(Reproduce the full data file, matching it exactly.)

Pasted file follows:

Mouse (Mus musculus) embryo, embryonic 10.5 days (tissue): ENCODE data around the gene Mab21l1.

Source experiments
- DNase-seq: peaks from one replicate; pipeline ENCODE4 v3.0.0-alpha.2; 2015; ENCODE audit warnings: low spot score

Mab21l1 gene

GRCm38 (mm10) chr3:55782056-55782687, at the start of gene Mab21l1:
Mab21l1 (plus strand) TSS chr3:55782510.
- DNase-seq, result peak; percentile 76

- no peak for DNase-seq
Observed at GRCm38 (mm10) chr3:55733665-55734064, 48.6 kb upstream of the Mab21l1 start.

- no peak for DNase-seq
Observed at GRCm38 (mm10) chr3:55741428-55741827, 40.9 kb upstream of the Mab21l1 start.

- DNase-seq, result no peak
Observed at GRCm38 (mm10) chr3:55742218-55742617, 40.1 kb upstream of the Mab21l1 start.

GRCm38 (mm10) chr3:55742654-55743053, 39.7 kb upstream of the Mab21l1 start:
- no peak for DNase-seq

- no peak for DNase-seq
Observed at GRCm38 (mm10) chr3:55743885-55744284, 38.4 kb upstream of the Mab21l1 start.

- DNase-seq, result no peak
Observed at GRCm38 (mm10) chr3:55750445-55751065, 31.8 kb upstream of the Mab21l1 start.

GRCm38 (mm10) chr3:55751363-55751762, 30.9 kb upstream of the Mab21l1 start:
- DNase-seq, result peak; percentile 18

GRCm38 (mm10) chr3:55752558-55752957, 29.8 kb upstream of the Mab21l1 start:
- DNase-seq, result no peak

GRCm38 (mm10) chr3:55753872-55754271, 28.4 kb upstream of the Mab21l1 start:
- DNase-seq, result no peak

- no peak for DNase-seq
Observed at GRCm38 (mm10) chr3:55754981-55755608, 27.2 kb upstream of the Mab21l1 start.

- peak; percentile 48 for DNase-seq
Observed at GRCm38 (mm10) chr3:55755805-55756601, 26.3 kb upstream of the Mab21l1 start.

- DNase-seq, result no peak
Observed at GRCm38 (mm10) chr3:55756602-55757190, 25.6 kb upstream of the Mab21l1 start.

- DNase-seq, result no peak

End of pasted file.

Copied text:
Mouse (Mus musculus) embryo, embryonic 10.5 days (tissue): ENCODE data around the gene Mab21l1.

Source experiments
- DNase-seq: peaks from one replicate; pipeline ENCODE4 v3.0.0-alpha.2; 2015; ENCODE audit warnings: low spot score

Mab21l1 gene

GRCm38 (mm10) chr3:55782056-55782687, at the start of gene Mab21l1:
Mab21l1 (plus strand) TSS chr3:55782510.
- DNase-seq, result peak; percentile 76

- no peak for DNase-seq
Observed at GRCm38 (mm10) chr3:55733665-55734064, 48.6 kb upstream of the Mab21l1 start.

- no peak for DNase-seq
Observed at GRCm38 (mm10) chr3:55741428-55741827, 40.9 kb upstream of the Mab21l1 start.

- DNase-seq, result no peak
Observed at GRCm38 (mm10) chr3:55742218-55742617, 40.1 kb upstream of the Mab21l1 start.

GRCm38 (mm10) chr3:55742654-55743053, 39.7 kb upstream of the Mab21l1 start:
- no peak for DNase-seq

- no peak for DNase-seq
Observed at GRCm38 (mm10) chr3:55743885-55744284, 38.4 kb upstream of the Mab21l1 start.

- DNase-seq, result no peak
Observed at GRCm38 (mm10) chr3:55750445-55751065, 31.8 kb upstream of the Mab21l1 start.

GRCm38 (mm10) chr3:55751363-55751762, 30.9 kb upstream of the Mab21l1 start:
- DNase-seq, result peak; percentile 18

GRCm38 (mm10) chr3:55752558-55752957, 29.8 kb upstream of the Mab21l1 start:
- DNase-seq, result no peak

GRCm38 (mm10) chr3:55753872-55754271, 28.4 kb upstream of the Mab21l1 start:
- DNase-seq, result no peak

- no peak for DNase-seq
Observed at GRCm38 (mm10) chr3:55754981-55755608, 27.2 kb upstream of the Mab21l1 start.

- peak; percentile 48 for DNase-seq
Observed at GRCm38 (mm10) chr3:55755805-55756601, 26.3 kb upstream of the Mab21l1 start.

- DNase-seq, result no peak
Observed at GRCm38 (mm10) chr3:55756602-55757190, 25.6 kb upstream of the Mab21l1 start.

- DNase-seq, result no peak